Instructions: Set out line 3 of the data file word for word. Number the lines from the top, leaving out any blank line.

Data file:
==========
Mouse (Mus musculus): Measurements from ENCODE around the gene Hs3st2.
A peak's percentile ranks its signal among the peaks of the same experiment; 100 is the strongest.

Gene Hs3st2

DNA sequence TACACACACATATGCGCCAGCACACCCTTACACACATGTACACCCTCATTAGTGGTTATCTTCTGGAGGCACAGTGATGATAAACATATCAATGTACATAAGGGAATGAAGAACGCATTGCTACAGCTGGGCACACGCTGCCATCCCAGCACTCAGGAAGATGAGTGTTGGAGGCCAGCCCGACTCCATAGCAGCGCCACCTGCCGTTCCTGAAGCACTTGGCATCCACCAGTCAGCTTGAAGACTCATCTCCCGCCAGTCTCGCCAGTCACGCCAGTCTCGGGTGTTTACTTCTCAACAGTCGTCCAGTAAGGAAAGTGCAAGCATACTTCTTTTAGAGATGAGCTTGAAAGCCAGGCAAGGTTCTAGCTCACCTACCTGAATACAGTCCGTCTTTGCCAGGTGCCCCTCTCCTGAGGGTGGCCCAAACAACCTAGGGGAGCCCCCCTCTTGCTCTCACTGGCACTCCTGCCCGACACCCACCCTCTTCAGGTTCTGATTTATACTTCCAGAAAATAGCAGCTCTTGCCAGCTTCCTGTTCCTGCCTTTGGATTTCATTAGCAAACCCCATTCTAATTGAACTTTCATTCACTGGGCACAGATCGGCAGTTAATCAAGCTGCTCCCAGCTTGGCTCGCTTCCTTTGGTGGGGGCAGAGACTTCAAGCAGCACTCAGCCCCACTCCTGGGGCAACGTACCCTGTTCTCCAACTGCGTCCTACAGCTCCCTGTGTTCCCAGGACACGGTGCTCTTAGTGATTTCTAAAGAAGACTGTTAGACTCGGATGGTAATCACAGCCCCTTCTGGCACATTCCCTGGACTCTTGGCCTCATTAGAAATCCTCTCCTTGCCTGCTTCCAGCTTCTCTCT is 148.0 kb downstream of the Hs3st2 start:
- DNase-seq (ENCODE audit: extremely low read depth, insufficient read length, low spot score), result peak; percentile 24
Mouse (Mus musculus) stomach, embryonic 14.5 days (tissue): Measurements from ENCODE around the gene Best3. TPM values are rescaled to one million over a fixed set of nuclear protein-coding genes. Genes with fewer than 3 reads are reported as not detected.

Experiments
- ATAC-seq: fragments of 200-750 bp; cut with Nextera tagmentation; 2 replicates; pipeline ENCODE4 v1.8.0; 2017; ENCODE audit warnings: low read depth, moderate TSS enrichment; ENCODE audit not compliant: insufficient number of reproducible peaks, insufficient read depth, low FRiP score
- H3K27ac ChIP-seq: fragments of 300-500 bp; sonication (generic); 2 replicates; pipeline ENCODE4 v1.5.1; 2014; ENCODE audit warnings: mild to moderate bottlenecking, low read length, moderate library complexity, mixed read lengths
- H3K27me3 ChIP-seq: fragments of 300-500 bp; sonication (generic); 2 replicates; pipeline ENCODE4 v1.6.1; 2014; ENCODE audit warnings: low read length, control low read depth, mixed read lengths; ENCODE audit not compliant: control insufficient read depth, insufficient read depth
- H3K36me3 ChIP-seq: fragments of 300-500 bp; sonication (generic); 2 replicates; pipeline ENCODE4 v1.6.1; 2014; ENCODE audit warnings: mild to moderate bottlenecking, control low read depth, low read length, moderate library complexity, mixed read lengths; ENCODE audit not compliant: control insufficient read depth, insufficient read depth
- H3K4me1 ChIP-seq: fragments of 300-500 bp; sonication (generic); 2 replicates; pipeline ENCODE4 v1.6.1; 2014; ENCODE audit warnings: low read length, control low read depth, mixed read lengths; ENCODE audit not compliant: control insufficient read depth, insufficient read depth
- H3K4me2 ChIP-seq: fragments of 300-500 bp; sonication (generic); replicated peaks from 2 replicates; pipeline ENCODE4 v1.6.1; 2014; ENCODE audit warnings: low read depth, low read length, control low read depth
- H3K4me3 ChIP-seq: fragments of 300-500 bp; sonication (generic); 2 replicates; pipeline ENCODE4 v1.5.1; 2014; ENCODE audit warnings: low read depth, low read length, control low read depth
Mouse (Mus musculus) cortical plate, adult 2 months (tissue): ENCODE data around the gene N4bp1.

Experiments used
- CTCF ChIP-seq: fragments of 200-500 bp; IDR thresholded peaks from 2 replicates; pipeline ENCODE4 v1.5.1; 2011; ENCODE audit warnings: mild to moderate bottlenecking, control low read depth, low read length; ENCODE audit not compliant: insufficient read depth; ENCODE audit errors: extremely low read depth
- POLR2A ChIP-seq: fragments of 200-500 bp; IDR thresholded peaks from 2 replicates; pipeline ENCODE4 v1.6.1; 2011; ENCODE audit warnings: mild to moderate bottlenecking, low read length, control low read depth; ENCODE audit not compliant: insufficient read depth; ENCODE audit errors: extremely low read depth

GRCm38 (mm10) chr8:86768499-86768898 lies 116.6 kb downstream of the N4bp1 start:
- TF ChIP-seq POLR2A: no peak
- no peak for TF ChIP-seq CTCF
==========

Gene Hs3st2